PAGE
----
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Sunday, January 22, 2006

State of Urdu newspapers in India & Etemaad's website


The website of newly launched Urdu daily Etemaad is impressive. Though difficult to find the site because of the spelling of etemaad. www.etemaaddaily.com

It is among the best Urdu sites I have seen. Like Hindustan Times and Times of India website, it also brings to you the entire page in the form of epaper on the screen.

Truly Hyderabad has remained the fortress of Urdu in India. While papers in Uttar Pradesh have seen a great decline lately, Lucknow has seen a growth in circulation, particularly since Rashtriya Sahara Urdu was launched.

The Lucknow edition of Sahafat is doing well. Also, Indian Express' local Urdu daily "Qaumi Khabrein' is beautifully printed and is an eight-page standard newspaper.

Apart from this 2-3 other papers like Eqdaam, Waris-e-Urdu etc are being published but none of these papers are available on net. The Mumbai newspapers Urdu Times, Hindustan and Inquilab are doing reasonably well.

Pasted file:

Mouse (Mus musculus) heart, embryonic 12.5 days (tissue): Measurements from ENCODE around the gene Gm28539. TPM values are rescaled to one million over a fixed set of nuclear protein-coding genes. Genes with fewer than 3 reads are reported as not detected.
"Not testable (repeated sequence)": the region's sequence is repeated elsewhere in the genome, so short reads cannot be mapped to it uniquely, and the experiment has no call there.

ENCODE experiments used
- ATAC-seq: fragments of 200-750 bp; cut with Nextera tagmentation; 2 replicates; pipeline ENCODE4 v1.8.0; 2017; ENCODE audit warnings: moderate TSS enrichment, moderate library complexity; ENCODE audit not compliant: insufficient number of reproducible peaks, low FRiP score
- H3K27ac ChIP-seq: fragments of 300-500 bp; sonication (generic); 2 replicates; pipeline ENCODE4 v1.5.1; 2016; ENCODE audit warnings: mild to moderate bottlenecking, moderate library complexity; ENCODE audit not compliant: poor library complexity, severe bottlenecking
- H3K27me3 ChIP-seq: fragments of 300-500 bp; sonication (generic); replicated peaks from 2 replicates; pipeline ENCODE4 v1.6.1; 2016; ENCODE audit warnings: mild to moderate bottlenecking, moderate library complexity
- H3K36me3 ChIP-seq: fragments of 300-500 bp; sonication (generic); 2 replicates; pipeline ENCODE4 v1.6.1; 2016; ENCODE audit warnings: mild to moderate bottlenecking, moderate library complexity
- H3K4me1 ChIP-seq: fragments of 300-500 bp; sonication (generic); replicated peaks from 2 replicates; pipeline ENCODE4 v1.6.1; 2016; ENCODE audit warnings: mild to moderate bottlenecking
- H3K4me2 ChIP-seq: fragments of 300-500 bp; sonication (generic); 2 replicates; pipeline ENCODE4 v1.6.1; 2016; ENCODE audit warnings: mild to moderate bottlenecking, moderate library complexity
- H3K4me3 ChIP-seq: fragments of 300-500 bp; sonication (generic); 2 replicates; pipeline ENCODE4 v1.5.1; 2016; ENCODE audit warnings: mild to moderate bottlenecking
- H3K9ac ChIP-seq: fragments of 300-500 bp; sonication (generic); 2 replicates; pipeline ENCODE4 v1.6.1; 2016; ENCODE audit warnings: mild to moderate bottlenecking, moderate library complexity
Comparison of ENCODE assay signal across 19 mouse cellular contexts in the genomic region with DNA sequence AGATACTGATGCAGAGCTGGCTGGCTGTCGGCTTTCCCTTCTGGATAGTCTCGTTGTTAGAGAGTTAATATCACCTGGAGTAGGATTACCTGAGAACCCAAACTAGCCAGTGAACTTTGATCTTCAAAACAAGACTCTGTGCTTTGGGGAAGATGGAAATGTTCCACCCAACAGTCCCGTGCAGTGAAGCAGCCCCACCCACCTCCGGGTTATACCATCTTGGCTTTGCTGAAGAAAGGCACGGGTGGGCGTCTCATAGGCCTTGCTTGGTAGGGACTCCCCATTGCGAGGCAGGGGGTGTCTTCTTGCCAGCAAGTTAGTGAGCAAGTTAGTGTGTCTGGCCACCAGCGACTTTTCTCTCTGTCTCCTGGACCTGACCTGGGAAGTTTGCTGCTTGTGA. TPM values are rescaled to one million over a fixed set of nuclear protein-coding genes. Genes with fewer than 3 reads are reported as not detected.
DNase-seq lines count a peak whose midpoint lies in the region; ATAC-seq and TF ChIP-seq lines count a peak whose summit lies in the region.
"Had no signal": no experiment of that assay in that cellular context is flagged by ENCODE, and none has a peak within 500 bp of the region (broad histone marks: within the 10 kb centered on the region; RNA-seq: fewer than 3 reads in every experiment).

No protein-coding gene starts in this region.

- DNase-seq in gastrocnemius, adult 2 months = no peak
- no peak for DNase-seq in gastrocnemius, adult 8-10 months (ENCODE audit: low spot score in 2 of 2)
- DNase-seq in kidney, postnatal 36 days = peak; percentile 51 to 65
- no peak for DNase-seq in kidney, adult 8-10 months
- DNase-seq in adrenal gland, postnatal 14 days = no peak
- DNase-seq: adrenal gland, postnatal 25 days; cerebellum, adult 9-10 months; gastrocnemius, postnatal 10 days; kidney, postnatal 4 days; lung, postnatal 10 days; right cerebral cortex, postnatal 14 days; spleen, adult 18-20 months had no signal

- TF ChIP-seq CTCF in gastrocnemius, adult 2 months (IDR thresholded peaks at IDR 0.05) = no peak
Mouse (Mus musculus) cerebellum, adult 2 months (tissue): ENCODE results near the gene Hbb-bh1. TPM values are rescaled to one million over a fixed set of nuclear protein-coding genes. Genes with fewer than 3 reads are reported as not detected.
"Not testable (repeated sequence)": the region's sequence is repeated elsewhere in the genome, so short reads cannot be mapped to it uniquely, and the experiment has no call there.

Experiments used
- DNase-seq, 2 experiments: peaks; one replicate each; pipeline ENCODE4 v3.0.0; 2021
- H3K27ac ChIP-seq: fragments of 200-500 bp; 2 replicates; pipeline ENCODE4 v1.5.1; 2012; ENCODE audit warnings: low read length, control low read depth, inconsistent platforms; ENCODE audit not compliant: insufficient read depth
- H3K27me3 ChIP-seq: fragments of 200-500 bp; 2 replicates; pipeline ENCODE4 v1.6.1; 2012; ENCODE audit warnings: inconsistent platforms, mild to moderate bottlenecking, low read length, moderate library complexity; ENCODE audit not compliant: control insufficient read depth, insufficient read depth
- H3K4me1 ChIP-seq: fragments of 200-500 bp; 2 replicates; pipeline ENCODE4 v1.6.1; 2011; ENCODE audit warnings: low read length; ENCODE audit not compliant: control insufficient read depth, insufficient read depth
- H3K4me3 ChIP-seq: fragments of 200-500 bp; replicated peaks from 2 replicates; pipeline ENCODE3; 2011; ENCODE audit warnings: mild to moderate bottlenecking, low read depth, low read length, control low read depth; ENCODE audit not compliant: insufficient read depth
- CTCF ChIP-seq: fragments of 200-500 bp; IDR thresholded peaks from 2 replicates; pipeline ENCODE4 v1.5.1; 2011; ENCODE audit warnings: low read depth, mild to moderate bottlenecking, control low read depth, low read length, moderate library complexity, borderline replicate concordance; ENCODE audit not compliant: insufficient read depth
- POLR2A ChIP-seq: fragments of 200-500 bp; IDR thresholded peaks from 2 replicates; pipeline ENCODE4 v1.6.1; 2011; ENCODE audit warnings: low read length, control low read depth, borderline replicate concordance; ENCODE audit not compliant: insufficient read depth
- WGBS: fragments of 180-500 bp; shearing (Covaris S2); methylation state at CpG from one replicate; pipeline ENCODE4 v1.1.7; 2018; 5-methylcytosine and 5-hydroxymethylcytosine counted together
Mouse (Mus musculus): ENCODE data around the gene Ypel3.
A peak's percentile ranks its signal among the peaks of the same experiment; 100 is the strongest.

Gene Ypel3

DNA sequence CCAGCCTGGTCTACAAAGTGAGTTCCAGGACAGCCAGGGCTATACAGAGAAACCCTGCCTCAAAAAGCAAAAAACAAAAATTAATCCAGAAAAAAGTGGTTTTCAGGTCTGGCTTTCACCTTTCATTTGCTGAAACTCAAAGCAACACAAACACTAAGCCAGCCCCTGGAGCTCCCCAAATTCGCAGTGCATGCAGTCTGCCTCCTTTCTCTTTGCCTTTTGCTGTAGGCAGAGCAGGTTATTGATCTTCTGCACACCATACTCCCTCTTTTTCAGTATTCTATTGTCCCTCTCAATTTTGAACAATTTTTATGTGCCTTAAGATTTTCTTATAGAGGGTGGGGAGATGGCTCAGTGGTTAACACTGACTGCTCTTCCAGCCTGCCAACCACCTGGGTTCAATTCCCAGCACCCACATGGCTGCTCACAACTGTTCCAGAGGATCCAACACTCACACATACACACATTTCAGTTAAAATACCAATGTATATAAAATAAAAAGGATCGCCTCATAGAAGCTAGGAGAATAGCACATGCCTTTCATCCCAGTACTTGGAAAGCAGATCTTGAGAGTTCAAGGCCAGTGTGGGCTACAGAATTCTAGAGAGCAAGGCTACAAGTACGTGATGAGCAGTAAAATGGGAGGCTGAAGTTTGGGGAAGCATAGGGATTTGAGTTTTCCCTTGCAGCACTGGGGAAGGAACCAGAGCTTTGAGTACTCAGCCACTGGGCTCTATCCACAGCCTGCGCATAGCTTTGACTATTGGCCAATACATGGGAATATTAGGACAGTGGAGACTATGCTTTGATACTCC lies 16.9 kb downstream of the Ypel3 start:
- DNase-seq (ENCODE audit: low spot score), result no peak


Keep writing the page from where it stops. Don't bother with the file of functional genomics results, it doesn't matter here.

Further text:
Mumbai is thus another citadel of Urdu journalism. Situation in Karnataka where Salaar and Pasban are old newspapers and West Bengal where Kolkata has Akkas, Azad Hind among the main newspapers, is not very rosy though.

In Madhya Pradesh Urdu Action's Bhopal and Burhanpur editions are the saving grace. Famous Urdu daily Nadeem that is now in its 70th year is a dying institution sadly. Though Muslims easily switched to Hindi newspapers in Rajasthan, parts of UP, MP and Bihar, the 95% Hindu-Sikh Punjab still has the mass circulated Hind Samachar.

Though its circulation figures have dropped to less than 50,000 in recent years. However, it faces no immediate threat because the sister publications in Hindi and Punjabi are earning profit. The group is named after it and the owners have an emotional bond with this paper.

Hind Samachar remains the only newspaper in Urdu that is published on glossy paper. In Bihar and Jharkhand a few newspapers are carrying the tradition. The popular paper in this region is Qaumi Tanzeem apart from Akhbar-i-Mashriq.

Hope remains from Jammu and Kashmir the sole state with Urdu as state language in India. Many newspapers are published and circulated fairly well. Delhi has Qaumi Awaz, Rashtriya Sahara and a few other newspapers. The old papers like Milap, Pratap that are still read by the elderly Hindu-Sikh.